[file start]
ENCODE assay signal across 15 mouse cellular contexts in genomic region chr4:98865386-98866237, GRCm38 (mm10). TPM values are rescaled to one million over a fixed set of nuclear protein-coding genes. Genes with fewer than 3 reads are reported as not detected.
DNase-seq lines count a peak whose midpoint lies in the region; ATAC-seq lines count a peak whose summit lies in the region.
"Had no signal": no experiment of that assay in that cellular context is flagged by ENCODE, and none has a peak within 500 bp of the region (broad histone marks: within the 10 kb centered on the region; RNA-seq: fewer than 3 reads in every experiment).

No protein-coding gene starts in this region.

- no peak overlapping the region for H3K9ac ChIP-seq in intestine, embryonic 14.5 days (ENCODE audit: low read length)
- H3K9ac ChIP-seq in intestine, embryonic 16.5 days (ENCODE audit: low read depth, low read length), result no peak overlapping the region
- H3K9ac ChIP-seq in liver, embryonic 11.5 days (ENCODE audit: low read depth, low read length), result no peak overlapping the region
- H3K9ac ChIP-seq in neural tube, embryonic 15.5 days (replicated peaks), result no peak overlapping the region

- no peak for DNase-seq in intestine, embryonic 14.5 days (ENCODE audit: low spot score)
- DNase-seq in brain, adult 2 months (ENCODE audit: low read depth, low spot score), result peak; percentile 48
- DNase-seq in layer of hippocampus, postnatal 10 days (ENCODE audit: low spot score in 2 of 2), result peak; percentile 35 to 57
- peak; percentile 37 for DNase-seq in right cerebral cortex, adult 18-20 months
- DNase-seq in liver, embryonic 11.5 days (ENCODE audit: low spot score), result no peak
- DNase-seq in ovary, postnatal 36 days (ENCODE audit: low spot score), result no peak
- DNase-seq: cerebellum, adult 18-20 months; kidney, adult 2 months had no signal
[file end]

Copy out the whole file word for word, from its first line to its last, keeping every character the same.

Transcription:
ENCODE assay signal across 15 mouse cellular contexts in genomic region chr4:98865386-98866237, GRCm38 (mm10). TPM values are rescaled to one million over a fixed set of nuclear protein-coding genes. Genes with fewer than 3 reads are reported as not detected.
DNase-seq lines count a peak whose midpoint lies in the region; ATAC-seq lines count a peak whose summit lies in the region.
"Had no signal": no experiment of that assay in that cellular context is flagged by ENCODE, and none has a peak within 500 bp of the region (broad histone marks: within the 10 kb centered on the region; RNA-seq: fewer than 3 reads in every experiment).

No protein-coding gene starts in this region.

- no peak overlapping the region for H3K9ac ChIP-seq in intestine, embryonic 14.5 days (ENCODE audit: low read length)
- H3K9ac ChIP-seq in intestine, embryonic 16.5 days (ENCODE audit: low read depth, low read length), result no peak overlapping the region
- H3K9ac ChIP-seq in liver, embryonic 11.5 days (ENCODE audit: low read depth, low read length), result no peak overlapping the region
- H3K9ac ChIP-seq in neural tube, embryonic 15.5 days (replicated peaks), result no peak overlapping the region

- no peak for DNase-seq in intestine, embryonic 14.5 days (ENCODE audit: low spot score)
- DNase-seq in brain, adult 2 months (ENCODE audit: low read depth, low spot score), result peak; percentile 48
- DNase-seq in layer of hippocampus, postnatal 10 days (ENCODE audit: low spot score in 2 of 2), result peak; percentile 35 to 57
- peak; percentile 37 for DNase-seq in right cerebral cortex, adult 18-20 months
- DNase-seq in liver, embryonic 11.5 days (ENCODE audit: low spot score), result no peak
- DNase-seq in ovary, postnatal 36 days (ENCODE audit: low spot score), result no peak
- DNase-seq: cerebellum, adult 18-20 months; kidney, adult 2 months had no signal